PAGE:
Having switched from baths to showers, you can reduce your water heating costs even more by getting an economy shower head. These devices either simply reduce the flow of the water, or use technical means to treat the water so that, despite the reduced volume, it feels like a full shower jet.

You can get these special shower heads for as little as €20.

8. Ventilate properly

Though it might seem counter-intuitive, ventilating your home at regular intervals can also help reduce heating costs, as humid air warms up less quickly than dry air.

Short bursts of ventilation with the windows wide open are optimal – preferably three to four times a day. 

READ ALSO: Cost of living: How to save money in Germany this summer

Useful Vocabulary:

sealed = dicht

unsealed = undicht

shower head = (der) Duschkopf

heating pipe = (das) Heizrohr

insulation = (die) Isolierung

We’re aiming to help our readers improve their German by translating vocabulary from some of our news stories. Did you find this article useful? Let us know.

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POLITICS

‘Winter of rage’: Experts warn of riots in Germany due to rising energy costs

Experts are warning that economic hardship may lead to protests throughout Germany in autumn and winter - and that they could be infiltrated by right-wing extremists.

'Winter of rage': Experts warn of riots in Germany due to rising energy costs

In view of rising energy costs, supply difficulties, growing unemployment and general pessimism about the future, authorities in Germany are warning that there will be mass protests this year – and that these are likely to be abused by extremists.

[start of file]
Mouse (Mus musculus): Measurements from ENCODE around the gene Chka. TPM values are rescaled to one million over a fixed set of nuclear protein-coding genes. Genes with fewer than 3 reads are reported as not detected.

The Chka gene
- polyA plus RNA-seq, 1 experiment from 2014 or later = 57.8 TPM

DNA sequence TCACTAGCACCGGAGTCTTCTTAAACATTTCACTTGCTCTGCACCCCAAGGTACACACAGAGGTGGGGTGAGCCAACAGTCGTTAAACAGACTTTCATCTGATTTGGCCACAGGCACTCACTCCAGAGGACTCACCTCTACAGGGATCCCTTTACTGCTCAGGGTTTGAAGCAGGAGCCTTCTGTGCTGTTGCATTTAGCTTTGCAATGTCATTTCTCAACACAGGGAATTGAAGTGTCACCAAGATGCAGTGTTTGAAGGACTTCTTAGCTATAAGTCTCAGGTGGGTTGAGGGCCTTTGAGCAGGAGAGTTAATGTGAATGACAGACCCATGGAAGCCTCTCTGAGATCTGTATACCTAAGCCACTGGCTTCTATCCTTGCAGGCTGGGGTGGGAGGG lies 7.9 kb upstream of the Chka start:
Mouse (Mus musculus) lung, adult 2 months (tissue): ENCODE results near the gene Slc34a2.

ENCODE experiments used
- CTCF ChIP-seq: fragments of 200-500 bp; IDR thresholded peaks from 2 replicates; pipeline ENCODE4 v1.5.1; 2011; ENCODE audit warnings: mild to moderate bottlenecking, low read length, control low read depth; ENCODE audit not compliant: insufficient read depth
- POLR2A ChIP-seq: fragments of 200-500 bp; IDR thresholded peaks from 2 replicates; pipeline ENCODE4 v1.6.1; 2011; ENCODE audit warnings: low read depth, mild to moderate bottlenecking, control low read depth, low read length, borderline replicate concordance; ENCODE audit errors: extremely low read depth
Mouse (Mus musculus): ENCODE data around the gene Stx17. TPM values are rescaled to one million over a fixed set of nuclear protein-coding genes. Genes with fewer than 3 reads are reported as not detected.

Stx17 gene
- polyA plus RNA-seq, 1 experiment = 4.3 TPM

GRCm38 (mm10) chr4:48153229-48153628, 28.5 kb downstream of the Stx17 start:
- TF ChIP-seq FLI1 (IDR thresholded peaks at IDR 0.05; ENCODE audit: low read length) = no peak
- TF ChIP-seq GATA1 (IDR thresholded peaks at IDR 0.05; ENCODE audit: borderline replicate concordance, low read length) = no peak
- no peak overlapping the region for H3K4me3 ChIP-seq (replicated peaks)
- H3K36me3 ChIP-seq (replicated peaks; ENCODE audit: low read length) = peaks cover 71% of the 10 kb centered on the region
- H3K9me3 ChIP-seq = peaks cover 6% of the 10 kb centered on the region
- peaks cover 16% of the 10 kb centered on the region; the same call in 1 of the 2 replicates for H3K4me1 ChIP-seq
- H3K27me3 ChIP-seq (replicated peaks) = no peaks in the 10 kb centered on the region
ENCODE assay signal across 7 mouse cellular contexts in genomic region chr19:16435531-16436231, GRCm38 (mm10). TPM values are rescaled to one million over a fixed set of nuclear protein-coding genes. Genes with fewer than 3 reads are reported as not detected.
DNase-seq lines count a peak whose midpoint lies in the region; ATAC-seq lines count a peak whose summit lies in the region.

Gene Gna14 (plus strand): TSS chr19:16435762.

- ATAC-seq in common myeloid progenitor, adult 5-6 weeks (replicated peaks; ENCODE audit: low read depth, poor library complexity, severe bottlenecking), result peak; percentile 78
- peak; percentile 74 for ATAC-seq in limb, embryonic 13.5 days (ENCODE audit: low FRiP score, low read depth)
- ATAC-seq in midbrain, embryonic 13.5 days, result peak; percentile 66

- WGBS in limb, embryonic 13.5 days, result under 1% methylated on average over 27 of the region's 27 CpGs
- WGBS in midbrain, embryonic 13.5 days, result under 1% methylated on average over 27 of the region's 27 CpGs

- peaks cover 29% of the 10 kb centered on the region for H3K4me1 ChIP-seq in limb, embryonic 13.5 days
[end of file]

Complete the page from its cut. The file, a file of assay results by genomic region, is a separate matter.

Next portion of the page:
The warnings come from civil servants from the federal offices for the Protection of the Constitution or Bundesverfassungsschutz – Germany’s watchdog for safeguarding free democracy at the federal level and in the 16 states.

Stephan Kramer, president of Thuringia’s Office for the Protection of the Constitution, told German broadcaster ZDF that, following the pandemic and the world events of recent months, there is a “highly emotionalised, aggressive, future-pessimistic mood” among the population, “whose trust in the state, its institutions and political actors is tainted by massive doubts”.

He expects that “legitimate protests” will be infiltrated by extremists, especially those from the so-called Querdenker (lateral thinking) scene and that it is likely that some will turn violent.

READ ALSO: How Germany is saving energy ahead of uncertain winter

“What we have experienced so far in the Covid pandemic in terms of partly violent confrontations on social networks, but also in the streets and squares, was probably more like a children’s birthday party in comparison,” Kramer said.

The head of Hamburg’s Office for the Protection of the Constitution, Torsten Voß, told the Funke Mediengruppe that he expects “extremist conspiracy ideologues and other enemies of the constitution” will try to abuse protests for their ideological purposes.

Since the beginning of the pandemic, he said “a spectrum of radical opponents of vaccination and so-called Covid deniers have built up a protest infrastructure, with contacts and channels for mobilisation”. This group will try to use this infrastructure for the energy security protests in the autumn, he said.

READ ALSO: German households could see ‘four-digit’ rise in energy costs this winter

Brandenburg’s head of the Office for the Protection of the Constitution, Jörg Müller, also fears that extremists could exploit the energy crisis and high inflation fears for their own purposes.

“Extremists dream of a German winter of rage” he told Welt am Sonntag. “They hope that the energy crisis and price increases will hit people particularly hard so that they can pick up on the mood and advertise their anti-state aspirations. We are following these goings-on with watchful eyes and open ears.”

Vocabulary:

Constitution – (die) Verfassung

Rage – (die) Wut

Violent – gewalttätig

We’re aiming to help our readers improve their German by translating vocabulary from some of our news stories. Did you find this article useful? Let us know.